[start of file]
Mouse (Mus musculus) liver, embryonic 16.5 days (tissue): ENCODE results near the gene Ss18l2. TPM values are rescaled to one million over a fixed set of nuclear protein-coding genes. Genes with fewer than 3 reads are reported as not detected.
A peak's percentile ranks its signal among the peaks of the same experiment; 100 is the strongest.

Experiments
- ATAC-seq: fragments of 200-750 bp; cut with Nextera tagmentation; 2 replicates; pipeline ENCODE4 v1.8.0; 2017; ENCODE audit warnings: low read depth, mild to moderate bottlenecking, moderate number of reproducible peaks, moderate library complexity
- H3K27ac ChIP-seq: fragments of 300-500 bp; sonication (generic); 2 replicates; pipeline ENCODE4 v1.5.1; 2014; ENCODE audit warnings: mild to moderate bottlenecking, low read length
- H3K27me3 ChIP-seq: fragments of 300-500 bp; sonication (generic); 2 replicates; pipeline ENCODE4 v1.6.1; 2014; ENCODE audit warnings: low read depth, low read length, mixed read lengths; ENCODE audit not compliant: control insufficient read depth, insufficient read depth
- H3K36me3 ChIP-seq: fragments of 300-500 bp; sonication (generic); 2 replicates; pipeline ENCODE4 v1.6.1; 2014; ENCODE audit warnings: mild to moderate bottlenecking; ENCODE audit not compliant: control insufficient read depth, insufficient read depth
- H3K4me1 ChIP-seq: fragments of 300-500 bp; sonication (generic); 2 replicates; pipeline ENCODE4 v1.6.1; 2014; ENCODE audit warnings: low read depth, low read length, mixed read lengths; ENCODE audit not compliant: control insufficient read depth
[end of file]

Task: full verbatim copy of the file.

Mouse (Mus musculus) liver, embryonic 16.5 days (tissue): ENCODE results near the gene Ss18l2. TPM values are rescaled to one million over a fixed set of nuclear protein-coding genes. Genes with fewer than 3 reads are reported as not detected.
A peak's percentile ranks its signal among the peaks of the same experiment; 100 is the strongest.

Experiments
- ATAC-seq: fragments of 200-750 bp; cut with Nextera tagmentation; 2 replicates; pipeline ENCODE4 v1.8.0; 2017; ENCODE audit warnings: low read depth, mild to moderate bottlenecking, moderate number of reproducible peaks, moderate library complexity
- H3K27ac ChIP-seq: fragments of 300-500 bp; sonication (generic); 2 replicates; pipeline ENCODE4 v1.5.1; 2014; ENCODE audit warnings: mild to moderate bottlenecking, low read length
- H3K27me3 ChIP-seq: fragments of 300-500 bp; sonication (generic); 2 replicates; pipeline ENCODE4 v1.6.1; 2014; ENCODE audit warnings: low read depth, low read length, mixed read lengths; ENCODE audit not compliant: control insufficient read depth, insufficient read depth
- H3K36me3 ChIP-seq: fragments of 300-500 bp; sonication (generic); 2 replicates; pipeline ENCODE4 v1.6.1; 2014; ENCODE audit warnings: mild to moderate bottlenecking; ENCODE audit not compliant: control insufficient read depth, insufficient read depth
- H3K4me1 ChIP-seq: fragments of 300-500 bp; sonication (generic); 2 replicates; pipeline ENCODE4 v1.6.1; 2014; ENCODE audit warnings: low read depth, low read length, mixed read lengths; ENCODE audit not compliant: control insufficient read depth